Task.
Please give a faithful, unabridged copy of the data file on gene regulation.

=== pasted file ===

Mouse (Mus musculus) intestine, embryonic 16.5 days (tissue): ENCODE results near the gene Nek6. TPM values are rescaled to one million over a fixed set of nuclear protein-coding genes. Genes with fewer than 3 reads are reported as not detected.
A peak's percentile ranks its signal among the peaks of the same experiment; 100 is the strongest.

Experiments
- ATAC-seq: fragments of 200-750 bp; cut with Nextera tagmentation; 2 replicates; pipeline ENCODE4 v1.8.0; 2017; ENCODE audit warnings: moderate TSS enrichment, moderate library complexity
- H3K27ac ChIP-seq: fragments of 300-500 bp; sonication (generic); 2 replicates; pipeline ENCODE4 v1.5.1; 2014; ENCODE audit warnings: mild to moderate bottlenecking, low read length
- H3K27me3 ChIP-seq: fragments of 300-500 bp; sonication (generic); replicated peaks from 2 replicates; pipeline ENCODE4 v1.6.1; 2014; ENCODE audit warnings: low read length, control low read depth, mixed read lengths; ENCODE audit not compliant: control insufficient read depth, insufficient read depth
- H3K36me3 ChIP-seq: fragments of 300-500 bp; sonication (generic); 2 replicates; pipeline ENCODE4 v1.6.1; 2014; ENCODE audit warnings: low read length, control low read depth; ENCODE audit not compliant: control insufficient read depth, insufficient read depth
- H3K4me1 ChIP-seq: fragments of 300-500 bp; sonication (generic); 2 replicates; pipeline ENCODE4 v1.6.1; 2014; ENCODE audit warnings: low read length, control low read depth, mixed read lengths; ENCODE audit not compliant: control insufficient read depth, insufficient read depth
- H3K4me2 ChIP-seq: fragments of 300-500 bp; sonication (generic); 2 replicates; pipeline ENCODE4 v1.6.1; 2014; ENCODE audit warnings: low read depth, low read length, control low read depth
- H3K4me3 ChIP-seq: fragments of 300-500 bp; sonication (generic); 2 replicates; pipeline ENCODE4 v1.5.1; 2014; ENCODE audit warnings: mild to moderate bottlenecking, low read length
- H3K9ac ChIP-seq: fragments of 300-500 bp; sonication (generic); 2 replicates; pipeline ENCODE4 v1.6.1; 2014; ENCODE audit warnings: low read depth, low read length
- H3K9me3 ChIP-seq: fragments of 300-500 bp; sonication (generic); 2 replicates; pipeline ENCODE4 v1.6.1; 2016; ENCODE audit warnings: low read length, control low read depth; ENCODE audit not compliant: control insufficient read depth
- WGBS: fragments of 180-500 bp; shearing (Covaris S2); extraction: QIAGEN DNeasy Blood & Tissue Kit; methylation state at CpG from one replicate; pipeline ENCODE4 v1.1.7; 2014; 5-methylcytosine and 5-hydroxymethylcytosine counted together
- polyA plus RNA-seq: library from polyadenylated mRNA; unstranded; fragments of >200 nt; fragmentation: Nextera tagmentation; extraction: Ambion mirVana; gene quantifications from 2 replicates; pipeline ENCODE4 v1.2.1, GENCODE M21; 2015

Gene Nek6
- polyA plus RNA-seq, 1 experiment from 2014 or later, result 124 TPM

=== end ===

Mouse (Mus musculus) intestine, embryonic 16.5 days (tissue): ENCODE results near the gene Nek6. TPM values are rescaled to one million over a fixed set of nuclear protein-coding genes. Genes with fewer than 3 reads are reported as not detected.
A peak's percentile ranks its signal among the peaks of the same experiment; 100 is the strongest.

Experiments
- ATAC-seq: fragments of 200-750 bp; cut with Nextera tagmentation; 2 replicates; pipeline ENCODE4 v1.8.0; 2017; ENCODE audit warnings: moderate TSS enrichment, moderate library complexity
- H3K27ac ChIP-seq: fragments of 300-500 bp; sonication (generic); 2 replicates; pipeline ENCODE4 v1.5.1; 2014; ENCODE audit warnings: mild to moderate bottlenecking, low read length
- H3K27me3 ChIP-seq: fragments of 300-500 bp; sonication (generic); replicated peaks from 2 replicates; pipeline ENCODE4 v1.6.1; 2014; ENCODE audit warnings: low read length, control low read depth, mixed read lengths; ENCODE audit not compliant: control insufficient read depth, insufficient read depth
- H3K36me3 ChIP-seq: fragments of 300-500 bp; sonication (generic); 2 replicates; pipeline ENCODE4 v1.6.1; 2014; ENCODE audit warnings: low read length, control low read depth; ENCODE audit not compliant: control insufficient read depth, insufficient read depth
- H3K4me1 ChIP-seq: fragments of 300-500 bp; sonication (generic); 2 replicates; pipeline ENCODE4 v1.6.1; 2014; ENCODE audit warnings: low read length, control low read depth, mixed read lengths; ENCODE audit not compliant: control insufficient read depth, insufficient read depth
- H3K4me2 ChIP-seq: fragments of 300-500 bp; sonication (generic); 2 replicates; pipeline ENCODE4 v1.6.1; 2014; ENCODE audit warnings: low read depth, low read length, control low read depth
- H3K4me3 ChIP-seq: fragments of 300-500 bp; sonication (generic); 2 replicates; pipeline ENCODE4 v1.5.1; 2014; ENCODE audit warnings: mild to moderate bottlenecking, low read length
- H3K9ac ChIP-seq: fragments of 300-500 bp; sonication (generic); 2 replicates; pipeline ENCODE4 v1.6.1; 2014; ENCODE audit warnings: low read depth, low read length
- H3K9me3 ChIP-seq: fragments of 300-500 bp; sonication (generic); 2 replicates; pipeline ENCODE4 v1.6.1; 2016; ENCODE audit warnings: low read length, control low read depth; ENCODE audit not compliant: control insufficient read depth
- WGBS: fragments of 180-500 bp; shearing (Covaris S2); extraction: QIAGEN DNeasy Blood & Tissue Kit; methylation state at CpG from one replicate; pipeline ENCODE4 v1.1.7; 2014; 5-methylcytosine and 5-hydroxymethylcytosine counted together
- polyA plus RNA-seq: library from polyadenylated mRNA; unstranded; fragments of >200 nt; fragmentation: Nextera tagmentation; extraction: Ambion mirVana; gene quantifications from 2 replicates; pipeline ENCODE4 v1.2.1, GENCODE M21; 2015

Gene Nek6
- polyA plus RNA-seq, 1 experiment from 2014 or later, result 124 TPM